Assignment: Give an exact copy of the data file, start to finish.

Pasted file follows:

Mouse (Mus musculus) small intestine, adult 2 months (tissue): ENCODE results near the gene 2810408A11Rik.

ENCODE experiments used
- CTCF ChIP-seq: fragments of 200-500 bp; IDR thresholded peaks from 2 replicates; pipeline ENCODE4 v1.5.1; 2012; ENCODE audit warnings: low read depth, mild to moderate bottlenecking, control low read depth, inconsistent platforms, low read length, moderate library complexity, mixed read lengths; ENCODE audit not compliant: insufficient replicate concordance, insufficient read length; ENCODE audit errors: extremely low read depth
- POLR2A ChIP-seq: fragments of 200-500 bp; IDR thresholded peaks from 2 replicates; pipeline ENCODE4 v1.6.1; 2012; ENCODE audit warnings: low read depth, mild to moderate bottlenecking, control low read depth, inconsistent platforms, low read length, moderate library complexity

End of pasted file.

Mouse (Mus musculus) small intestine, adult 2 months (tissue): ENCODE results near the gene 2810408A11Rik.

ENCODE experiments used
- CTCF ChIP-seq: fragments of 200-500 bp; IDR thresholded peaks from 2 replicates; pipeline ENCODE4 v1.5.1; 2012; ENCODE audit warnings: low read depth, mild to moderate bottlenecking, control low read depth, inconsistent platforms, low read length, moderate library complexity, mixed read lengths; ENCODE audit not compliant: insufficient replicate concordance, insufficient read length; ENCODE audit errors: extremely low read depth
- POLR2A ChIP-seq: fragments of 200-500 bp; IDR thresholded peaks from 2 replicates; pipeline ENCODE4 v1.6.1; 2012; ENCODE audit warnings: low read depth, mild to moderate bottlenecking, control low read depth, inconsistent platforms, low read length, moderate library complexity